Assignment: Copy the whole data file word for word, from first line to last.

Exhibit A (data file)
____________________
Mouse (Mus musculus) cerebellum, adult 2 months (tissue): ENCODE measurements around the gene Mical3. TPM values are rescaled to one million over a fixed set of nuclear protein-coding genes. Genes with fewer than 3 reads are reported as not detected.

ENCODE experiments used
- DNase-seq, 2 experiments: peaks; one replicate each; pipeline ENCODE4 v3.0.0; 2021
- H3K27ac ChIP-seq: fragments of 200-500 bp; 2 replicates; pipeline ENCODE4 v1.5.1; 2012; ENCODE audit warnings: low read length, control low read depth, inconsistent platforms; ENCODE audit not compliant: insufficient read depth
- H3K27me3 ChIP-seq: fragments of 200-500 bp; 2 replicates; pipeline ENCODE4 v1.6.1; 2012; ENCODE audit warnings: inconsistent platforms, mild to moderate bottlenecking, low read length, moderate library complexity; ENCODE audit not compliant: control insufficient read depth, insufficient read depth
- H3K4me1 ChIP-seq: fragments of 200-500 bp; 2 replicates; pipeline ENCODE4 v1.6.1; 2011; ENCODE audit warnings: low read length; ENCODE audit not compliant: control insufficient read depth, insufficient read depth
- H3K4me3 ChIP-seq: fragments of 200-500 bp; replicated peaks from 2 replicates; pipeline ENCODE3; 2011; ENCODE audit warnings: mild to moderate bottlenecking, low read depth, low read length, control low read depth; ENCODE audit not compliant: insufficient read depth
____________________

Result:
Mouse (Mus musculus) cerebellum, adult 2 months (tissue): ENCODE measurements around the gene Mical3. TPM values are rescaled to one million over a fixed set of nuclear protein-coding genes. Genes with fewer than 3 reads are reported as not detected.

ENCODE experiments used
- DNase-seq, 2 experiments: peaks; one replicate each; pipeline ENCODE4 v3.0.0; 2021
- H3K27ac ChIP-seq: fragments of 200-500 bp; 2 replicates; pipeline ENCODE4 v1.5.1; 2012; ENCODE audit warnings: low read length, control low read depth, inconsistent platforms; ENCODE audit not compliant: insufficient read depth
- H3K27me3 ChIP-seq: fragments of 200-500 bp; 2 replicates; pipeline ENCODE4 v1.6.1; 2012; ENCODE audit warnings: inconsistent platforms, mild to moderate bottlenecking, low read length, moderate library complexity; ENCODE audit not compliant: control insufficient read depth, insufficient read depth
- H3K4me1 ChIP-seq: fragments of 200-500 bp; 2 replicates; pipeline ENCODE4 v1.6.1; 2011; ENCODE audit warnings: low read length; ENCODE audit not compliant: control insufficient read depth, insufficient read depth
- H3K4me3 ChIP-seq: fragments of 200-500 bp; replicated peaks from 2 replicates; pipeline ENCODE3; 2011; ENCODE audit warnings: mild to moderate bottlenecking, low read depth, low read length, control low read depth; ENCODE audit not compliant: insufficient read depth